Critics’ Picks

Charles Mayton, The Long Exposure, 2011, oil on canvas, 66 x 51”.

Charles Mayton, The Long Exposure, 2011, oil on canvas, 66 x 51”.

New York

Charles Mayton

Balice Hertling at the Film Center | New York
630 9th Avenue Suite 403
August 7, 2015–November 5, 2011

Charles Mayton’s first solo show in New York begins with a doormat placed directly outside the gallery entrance proclaiming the title of the exhibition: “THE DIFFICULT CROSSING.” The door is propped open to reveal two vivacious, brushy abstract paintings, dotted with words in a style of cursive we’ve come to associate largely with the artist René Magritte (think The Treachery of Images, 1928–29). Dozens upon dozens of lemons, limes, and oranges are scattered over the floor, which likewise recalls the Surrealist’s fixation with fruit. In the center of the room sits a coatrack with two paper eyes dangling by a piece of string. Magritte is not an unconscious inspiration here (as Breton might have had it) but a decidedly conscious one: “The Difficult Crossing” is a three-dimensional realization of his 1926 painting of the same title, which depicts an artist’s studio.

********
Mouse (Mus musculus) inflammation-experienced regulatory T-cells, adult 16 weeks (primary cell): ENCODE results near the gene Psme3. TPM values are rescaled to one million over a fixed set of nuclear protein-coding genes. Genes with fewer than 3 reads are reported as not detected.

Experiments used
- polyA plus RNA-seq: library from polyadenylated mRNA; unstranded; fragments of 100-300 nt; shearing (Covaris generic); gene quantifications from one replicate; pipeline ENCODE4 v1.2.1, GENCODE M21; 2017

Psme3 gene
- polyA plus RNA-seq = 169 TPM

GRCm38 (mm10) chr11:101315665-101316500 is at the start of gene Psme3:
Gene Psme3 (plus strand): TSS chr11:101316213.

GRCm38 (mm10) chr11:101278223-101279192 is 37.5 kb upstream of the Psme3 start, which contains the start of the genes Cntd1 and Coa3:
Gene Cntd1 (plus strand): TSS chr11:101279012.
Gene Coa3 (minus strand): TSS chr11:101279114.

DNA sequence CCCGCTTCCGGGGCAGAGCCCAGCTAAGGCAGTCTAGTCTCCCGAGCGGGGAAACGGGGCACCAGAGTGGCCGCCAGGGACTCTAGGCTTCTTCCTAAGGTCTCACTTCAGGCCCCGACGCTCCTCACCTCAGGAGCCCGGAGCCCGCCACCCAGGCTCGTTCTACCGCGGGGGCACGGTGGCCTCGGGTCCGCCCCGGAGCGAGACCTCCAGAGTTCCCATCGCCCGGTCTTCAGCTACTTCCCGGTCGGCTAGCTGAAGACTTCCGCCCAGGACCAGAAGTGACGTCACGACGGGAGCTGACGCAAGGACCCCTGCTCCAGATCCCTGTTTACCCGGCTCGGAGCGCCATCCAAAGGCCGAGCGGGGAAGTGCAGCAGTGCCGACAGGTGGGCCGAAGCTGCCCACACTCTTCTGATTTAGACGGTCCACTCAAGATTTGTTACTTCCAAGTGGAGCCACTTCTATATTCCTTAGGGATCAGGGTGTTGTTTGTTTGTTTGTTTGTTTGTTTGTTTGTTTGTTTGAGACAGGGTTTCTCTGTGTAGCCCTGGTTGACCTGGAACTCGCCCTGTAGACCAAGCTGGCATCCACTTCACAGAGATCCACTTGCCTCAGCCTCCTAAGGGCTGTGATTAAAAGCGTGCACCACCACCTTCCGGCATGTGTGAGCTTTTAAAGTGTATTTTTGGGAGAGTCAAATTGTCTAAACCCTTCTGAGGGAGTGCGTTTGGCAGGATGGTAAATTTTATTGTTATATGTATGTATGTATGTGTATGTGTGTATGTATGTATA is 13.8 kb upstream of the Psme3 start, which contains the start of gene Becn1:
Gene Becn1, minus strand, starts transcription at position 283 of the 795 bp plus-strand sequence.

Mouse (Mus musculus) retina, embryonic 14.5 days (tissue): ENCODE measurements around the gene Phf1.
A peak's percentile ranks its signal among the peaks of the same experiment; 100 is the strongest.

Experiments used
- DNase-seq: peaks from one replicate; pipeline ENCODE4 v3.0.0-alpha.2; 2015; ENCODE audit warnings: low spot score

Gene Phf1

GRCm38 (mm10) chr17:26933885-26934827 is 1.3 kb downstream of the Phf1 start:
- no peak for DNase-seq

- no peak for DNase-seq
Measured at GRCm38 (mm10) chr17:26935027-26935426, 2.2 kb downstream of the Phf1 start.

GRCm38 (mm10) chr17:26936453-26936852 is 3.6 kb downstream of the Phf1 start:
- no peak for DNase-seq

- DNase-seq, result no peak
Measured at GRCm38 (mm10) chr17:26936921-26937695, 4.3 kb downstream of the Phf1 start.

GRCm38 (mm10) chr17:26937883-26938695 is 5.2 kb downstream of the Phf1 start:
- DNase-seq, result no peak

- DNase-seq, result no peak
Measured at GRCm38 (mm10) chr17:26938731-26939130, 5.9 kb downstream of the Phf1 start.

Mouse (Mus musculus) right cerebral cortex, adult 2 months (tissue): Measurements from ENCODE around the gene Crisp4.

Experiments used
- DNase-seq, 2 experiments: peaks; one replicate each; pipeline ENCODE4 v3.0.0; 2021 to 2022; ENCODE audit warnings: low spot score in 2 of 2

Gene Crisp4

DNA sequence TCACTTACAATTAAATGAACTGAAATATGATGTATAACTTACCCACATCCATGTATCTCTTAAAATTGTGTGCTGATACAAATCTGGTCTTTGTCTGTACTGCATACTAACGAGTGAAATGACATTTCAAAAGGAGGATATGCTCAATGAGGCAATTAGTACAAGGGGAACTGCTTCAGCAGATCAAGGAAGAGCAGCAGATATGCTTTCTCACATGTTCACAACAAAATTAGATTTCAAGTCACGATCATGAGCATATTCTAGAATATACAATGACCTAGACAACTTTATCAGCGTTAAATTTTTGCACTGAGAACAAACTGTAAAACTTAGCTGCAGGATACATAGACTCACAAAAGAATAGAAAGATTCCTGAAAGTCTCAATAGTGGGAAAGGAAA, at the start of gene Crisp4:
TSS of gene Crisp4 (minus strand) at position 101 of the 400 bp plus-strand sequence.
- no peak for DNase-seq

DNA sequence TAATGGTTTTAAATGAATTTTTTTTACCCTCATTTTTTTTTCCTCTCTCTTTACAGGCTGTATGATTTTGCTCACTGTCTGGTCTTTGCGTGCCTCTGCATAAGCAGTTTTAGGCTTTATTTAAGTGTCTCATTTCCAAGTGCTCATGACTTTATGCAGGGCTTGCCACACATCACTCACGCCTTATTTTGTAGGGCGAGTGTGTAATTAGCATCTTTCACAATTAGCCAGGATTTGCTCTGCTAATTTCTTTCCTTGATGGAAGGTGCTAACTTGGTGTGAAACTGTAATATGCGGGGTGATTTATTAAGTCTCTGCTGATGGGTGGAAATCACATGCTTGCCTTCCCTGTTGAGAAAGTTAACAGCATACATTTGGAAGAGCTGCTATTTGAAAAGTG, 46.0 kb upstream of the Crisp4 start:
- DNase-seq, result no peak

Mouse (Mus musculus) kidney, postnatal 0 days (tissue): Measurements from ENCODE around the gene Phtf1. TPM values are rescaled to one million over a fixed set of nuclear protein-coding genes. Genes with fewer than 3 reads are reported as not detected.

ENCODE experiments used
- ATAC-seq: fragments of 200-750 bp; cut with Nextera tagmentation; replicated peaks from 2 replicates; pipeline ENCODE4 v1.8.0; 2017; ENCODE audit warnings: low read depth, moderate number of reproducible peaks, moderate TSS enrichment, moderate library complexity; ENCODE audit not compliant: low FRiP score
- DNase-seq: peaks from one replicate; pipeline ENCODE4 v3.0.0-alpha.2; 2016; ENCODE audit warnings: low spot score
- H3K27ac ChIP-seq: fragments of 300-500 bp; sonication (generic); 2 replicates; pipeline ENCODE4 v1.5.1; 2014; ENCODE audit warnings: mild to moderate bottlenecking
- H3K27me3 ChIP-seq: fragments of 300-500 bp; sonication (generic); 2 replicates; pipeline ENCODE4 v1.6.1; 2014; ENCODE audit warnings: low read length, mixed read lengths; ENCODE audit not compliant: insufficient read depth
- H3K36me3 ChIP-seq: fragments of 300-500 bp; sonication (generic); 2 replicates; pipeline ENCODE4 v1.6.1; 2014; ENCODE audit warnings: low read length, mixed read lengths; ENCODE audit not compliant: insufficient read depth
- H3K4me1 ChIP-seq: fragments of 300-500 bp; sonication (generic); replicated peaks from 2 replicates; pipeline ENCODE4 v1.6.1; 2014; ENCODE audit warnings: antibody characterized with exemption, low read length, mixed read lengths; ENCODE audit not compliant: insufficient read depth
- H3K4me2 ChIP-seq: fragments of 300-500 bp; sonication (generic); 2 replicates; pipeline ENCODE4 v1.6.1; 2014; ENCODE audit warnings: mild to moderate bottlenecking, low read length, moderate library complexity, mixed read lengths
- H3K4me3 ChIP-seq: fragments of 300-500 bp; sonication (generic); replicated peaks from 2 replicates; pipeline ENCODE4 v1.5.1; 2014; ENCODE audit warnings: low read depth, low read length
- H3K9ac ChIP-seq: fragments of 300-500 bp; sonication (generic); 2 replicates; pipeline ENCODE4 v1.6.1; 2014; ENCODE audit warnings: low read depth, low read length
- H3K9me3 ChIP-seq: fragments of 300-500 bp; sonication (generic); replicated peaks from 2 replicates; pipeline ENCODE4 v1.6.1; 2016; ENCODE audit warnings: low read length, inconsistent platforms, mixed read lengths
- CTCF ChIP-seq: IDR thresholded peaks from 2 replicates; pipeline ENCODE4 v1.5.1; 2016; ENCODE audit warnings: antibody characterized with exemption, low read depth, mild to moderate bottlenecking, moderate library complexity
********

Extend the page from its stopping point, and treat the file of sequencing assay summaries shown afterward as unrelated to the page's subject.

By plunging the viewer into the center of Magritte’s canvas, Mayton conjures a world that demands that one consider the role of the unconscious within the artist’s studio, a place where ideas take material shape. This is ironic, as Magritte cared little for the literal; but then again, not much is literal these days. Given that our daily experience increasingly plays out against a digital wasteland of information, it’s worth pausing for a moment to remember the ethos of the Surrealists. Mayton builds on the group’s pursuit of psychic freedom, stimulating a dialogue about the importance of artistic creation and its relationship to consciousness, which, in an age when the creative mind often finds itself pacing restlessly within a cell of LCD screens, is more salient than ever. Mayton’s works, particularly his paintings, are tantalizingly beautiful—vivid hues of paint swept across canvases featuring bright semiotic symbols, including question marks, quotations, and clouds—this quality places a premium on the tangible, thus reminding us that the best way to incite the unconscious, to release the imagination, is to begin with the overtly physical.